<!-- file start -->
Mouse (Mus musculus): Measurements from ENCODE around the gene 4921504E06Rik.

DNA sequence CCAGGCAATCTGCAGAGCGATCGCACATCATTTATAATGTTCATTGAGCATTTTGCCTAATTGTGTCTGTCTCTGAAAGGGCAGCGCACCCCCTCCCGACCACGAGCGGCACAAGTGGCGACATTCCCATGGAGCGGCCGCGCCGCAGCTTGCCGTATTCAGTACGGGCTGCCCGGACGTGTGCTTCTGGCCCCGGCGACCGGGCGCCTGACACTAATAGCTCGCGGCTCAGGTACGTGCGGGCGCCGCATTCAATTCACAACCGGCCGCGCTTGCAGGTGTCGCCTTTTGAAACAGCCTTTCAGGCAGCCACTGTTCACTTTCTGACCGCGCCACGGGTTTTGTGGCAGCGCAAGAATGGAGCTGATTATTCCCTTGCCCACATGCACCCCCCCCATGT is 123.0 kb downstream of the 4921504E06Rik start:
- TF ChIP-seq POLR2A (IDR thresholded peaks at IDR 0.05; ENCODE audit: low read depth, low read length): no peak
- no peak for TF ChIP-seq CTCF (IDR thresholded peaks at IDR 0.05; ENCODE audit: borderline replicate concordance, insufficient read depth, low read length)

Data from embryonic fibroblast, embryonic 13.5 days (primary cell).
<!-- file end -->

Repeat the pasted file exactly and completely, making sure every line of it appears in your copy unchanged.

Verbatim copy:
Mouse (Mus musculus): Measurements from ENCODE around the gene 4921504E06Rik.

DNA sequence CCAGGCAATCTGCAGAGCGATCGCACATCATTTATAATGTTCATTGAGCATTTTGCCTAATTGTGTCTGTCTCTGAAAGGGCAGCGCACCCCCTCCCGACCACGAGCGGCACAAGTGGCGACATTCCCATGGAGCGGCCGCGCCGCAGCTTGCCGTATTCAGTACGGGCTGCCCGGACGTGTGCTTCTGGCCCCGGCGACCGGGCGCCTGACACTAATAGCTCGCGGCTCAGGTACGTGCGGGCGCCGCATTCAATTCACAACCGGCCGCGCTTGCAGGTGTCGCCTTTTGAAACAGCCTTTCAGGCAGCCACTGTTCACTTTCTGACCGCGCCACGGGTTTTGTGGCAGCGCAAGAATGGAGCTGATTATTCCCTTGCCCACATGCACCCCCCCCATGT is 123.0 kb downstream of the 4921504E06Rik start:
- TF ChIP-seq POLR2A (IDR thresholded peaks at IDR 0.05; ENCODE audit: low read depth, low read length): no peak
- no peak for TF ChIP-seq CTCF (IDR thresholded peaks at IDR 0.05; ENCODE audit: borderline replicate concordance, insufficient read depth, low read length)

Data from embryonic fibroblast, embryonic 13.5 days (primary cell).